In Rule 18 of “Rules of Civility,” George Washington gives some sage advice that is easily applicable to today’s lunch-table texters: “Read no Letters, Books, or Papers in Company, but when there is a Necessity for the doing of it you must ask leave…”
This and other bits of wisdom from America’s first president, will forever live in the latest addition to Mount Vernon, the Fred W. Smith National Library for the Study of George Washington.
A mention of George Washington conjures in most Americans a vision of stoic leadership and bravery. Yet, few ponder what the most celebrated General in our nation’s history read.
Washington’s own colleagues questioned whether he was suited to his position. “That Washington was not a scholar is certain. That he was too illiterate, unlearned, unread for his station is equally past dispute,” declared fellow founder John Adams, who served as Washington’s vice president and succeeded him in the presidency.
At times, Washington questioned his own intelligence. When his secretary, David Humphreys, suggested that he write an autobiography, Washington replied, “A consciousness of a defective education, and a certainty of the want of time, unfit me for such an undertaking.”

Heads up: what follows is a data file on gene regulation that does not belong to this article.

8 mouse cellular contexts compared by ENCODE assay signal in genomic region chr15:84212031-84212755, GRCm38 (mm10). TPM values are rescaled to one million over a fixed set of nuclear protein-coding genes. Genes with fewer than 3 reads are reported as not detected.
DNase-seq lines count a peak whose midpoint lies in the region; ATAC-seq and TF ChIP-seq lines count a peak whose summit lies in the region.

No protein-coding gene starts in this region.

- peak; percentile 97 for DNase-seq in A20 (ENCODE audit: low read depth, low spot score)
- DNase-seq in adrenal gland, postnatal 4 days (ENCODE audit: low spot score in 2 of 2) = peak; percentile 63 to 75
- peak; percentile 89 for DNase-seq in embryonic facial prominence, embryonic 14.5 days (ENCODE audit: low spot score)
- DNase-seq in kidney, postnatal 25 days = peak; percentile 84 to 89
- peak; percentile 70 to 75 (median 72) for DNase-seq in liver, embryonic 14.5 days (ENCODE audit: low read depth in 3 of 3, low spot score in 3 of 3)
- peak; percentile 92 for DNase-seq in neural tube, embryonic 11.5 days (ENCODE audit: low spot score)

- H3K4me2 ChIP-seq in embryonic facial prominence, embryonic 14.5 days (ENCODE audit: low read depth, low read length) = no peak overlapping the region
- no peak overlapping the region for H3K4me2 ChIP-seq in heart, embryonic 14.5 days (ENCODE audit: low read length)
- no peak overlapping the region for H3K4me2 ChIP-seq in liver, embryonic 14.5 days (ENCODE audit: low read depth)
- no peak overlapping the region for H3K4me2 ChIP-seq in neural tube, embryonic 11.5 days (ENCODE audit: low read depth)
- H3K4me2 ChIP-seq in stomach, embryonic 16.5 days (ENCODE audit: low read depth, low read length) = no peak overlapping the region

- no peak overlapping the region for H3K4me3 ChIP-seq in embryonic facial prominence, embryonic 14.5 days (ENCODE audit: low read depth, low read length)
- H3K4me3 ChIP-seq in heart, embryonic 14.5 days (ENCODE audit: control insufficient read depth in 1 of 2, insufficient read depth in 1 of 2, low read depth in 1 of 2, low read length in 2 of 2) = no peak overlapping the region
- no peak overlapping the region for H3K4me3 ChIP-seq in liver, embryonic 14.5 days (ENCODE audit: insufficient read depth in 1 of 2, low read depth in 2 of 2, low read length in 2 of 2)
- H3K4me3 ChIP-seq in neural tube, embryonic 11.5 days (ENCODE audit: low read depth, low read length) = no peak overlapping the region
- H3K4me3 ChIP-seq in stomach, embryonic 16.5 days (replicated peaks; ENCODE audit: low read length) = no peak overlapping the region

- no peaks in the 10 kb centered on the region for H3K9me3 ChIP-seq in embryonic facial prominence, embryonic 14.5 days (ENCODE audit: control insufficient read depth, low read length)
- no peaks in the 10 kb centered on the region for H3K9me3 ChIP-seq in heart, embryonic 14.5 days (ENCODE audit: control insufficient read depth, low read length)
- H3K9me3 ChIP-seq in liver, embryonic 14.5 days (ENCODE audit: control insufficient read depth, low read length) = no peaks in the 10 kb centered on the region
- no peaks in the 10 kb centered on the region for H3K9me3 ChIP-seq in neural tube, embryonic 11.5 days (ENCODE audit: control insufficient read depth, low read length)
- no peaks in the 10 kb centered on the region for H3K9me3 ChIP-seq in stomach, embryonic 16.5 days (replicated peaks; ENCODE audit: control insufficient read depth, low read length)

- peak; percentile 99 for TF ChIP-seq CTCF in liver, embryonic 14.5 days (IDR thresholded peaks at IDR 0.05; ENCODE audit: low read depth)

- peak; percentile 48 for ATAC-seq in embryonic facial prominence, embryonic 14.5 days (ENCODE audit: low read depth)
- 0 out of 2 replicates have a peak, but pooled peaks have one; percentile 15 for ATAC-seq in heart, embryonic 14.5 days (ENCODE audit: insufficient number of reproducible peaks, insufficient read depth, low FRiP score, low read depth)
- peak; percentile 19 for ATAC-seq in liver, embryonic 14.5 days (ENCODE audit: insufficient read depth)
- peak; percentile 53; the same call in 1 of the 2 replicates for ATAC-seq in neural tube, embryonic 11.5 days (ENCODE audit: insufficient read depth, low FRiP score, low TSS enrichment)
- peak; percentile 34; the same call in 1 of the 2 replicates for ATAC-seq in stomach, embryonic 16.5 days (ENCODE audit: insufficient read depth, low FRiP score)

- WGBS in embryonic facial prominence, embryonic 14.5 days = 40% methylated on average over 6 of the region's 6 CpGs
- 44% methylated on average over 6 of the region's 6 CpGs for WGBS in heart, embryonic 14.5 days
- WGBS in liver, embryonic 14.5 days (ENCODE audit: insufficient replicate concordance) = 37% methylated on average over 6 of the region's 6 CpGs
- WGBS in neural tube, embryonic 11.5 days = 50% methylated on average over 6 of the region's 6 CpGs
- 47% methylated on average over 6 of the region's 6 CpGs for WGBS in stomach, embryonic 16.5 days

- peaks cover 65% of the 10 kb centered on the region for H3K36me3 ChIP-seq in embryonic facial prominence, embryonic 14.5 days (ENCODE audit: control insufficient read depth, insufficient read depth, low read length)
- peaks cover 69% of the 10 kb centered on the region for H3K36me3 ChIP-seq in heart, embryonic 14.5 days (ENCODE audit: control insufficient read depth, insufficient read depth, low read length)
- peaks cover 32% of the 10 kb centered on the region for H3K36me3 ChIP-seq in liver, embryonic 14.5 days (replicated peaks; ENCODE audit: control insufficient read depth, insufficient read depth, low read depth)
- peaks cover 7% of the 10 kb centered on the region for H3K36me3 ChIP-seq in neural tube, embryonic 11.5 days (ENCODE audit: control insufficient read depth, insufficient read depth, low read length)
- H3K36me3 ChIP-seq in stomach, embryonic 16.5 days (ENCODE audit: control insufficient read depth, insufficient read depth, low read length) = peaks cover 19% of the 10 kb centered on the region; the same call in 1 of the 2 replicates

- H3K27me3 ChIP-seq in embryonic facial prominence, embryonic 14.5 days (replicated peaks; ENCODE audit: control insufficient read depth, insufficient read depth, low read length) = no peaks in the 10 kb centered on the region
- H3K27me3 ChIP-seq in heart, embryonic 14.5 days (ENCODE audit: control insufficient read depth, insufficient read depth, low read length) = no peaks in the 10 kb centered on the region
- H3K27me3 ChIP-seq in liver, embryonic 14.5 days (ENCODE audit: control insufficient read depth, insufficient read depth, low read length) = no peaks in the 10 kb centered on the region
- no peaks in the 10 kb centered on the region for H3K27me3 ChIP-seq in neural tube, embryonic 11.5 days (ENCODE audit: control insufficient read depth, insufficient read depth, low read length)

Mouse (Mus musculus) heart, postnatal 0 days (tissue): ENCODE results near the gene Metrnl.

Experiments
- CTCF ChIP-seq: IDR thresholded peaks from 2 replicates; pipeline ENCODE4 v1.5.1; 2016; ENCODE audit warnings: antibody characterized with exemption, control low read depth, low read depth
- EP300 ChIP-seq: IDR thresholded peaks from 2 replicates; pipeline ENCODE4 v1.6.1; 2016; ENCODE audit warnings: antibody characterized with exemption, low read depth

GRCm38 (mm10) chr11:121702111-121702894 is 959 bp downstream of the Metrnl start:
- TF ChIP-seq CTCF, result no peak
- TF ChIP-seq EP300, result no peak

Following George Washington’s death in 1799, an inventory of his library at Mount Vernon was made. Though some of the library’s contents were sold off and passed down over time, the newly constructed Smith National Library has retrieved many of the original documents.
The 45,000 square-foot Presidential Library was unveiled to more than 1,000 invited attendees on Friday, September 27th, according to the Associated Press. Doug Bradburn, Founding Director of the National Library, discussed the library’s mission in a recent Q&A:
“The Library should be understood to be more than the books, manuscript collections, and digital archives that we are holding and building. Although it will take some time, we intend to become the leading center for the study of George Washington and the Founding of the United States, so that anyone working seriously to interpret the past will feel like they need to spend at least some time in our Library, as a fellow, a researcher, or a participant in one of our programs.
“As part of that mission we need to help stimulate, patronize, and circulate new thoughtful understandings of George Washington and his era. But this will be a place of serious debate, not of hagiography. Finally, we need to continue to be a leader in historic preservation and interpretation, and the Library intends to serve those constituencies as well.”